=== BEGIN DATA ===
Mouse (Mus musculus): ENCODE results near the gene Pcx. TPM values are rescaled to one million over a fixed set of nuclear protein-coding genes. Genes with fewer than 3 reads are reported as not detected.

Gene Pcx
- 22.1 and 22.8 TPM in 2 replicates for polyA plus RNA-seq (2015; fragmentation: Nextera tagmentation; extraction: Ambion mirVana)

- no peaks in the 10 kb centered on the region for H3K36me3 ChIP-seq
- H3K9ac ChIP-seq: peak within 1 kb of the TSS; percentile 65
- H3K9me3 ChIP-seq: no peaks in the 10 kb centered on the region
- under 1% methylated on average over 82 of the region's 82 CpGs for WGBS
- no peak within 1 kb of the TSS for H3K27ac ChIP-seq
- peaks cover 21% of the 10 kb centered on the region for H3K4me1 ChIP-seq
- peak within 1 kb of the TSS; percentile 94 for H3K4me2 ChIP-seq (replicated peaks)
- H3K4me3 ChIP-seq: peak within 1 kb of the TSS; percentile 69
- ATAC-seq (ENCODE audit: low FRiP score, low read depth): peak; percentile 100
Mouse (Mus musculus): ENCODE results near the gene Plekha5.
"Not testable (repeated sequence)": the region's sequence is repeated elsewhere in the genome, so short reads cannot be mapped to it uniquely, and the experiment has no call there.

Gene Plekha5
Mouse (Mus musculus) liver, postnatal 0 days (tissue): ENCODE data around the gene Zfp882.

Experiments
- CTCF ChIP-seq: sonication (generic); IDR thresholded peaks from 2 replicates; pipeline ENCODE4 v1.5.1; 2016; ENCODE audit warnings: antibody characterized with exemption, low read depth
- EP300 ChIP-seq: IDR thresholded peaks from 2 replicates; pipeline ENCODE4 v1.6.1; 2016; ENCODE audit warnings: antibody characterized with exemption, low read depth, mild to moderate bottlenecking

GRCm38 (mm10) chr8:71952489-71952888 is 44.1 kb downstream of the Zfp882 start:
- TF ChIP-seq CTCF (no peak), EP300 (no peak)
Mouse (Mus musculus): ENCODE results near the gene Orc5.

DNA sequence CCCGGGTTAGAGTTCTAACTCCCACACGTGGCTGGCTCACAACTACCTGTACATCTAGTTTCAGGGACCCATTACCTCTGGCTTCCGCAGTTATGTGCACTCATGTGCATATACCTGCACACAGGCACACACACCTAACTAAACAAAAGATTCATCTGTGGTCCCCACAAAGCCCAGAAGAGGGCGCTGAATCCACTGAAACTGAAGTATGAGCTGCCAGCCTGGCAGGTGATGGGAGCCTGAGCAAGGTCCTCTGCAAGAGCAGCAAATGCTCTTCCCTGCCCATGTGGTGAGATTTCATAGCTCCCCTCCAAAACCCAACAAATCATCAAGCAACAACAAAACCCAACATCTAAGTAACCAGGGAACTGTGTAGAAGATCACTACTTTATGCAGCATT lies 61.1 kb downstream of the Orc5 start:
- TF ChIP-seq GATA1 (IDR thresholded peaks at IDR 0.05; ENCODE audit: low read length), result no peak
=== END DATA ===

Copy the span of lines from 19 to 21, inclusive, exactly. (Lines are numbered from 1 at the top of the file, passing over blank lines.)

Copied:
- EP300 ChIP-seq: IDR thresholded peaks from 2 replicates; pipeline ENCODE4 v1.6.1; 2016; ENCODE audit warnings: antibody characterized with exemption, low read depth, mild to moderate bottlenecking

GRCm38 (mm10) chr8:71952489-71952888 is 44.1 kb downstream of the Zfp882 start:
- TF ChIP-seq CTCF (no peak), EP300 (no peak)